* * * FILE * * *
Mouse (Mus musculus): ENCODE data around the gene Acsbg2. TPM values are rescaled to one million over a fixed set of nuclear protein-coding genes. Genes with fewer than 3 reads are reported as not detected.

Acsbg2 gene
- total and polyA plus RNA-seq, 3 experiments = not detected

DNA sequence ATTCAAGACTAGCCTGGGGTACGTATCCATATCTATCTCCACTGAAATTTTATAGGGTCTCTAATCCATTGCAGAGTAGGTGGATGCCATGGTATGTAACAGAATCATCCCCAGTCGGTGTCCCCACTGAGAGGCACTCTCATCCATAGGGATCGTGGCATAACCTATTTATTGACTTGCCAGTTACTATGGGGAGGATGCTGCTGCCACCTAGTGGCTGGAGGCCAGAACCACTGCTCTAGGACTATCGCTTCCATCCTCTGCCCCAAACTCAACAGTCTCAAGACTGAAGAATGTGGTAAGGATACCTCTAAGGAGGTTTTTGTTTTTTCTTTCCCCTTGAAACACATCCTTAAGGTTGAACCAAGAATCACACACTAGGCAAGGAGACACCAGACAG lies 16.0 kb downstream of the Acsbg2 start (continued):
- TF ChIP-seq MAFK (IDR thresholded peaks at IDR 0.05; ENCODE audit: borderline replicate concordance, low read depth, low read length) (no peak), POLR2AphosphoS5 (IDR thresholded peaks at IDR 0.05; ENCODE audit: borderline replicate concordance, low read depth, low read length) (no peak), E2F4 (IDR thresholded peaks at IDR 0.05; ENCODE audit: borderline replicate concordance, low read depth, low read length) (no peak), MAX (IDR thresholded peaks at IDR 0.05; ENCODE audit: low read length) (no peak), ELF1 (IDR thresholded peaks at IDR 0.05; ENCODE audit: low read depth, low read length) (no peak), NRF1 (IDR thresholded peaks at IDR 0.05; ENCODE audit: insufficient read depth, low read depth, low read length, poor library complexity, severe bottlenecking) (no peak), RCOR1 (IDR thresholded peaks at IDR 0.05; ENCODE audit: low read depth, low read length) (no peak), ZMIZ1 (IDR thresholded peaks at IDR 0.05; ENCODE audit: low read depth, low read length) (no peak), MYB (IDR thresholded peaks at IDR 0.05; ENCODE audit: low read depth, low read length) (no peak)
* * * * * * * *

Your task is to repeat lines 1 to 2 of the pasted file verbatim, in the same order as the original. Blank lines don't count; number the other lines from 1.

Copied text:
Mouse (Mus musculus): ENCODE data around the gene Acsbg2. TPM values are rescaled to one million over a fixed set of nuclear protein-coding genes. Genes with fewer than 3 reads are reported as not detected.

Acsbg2 gene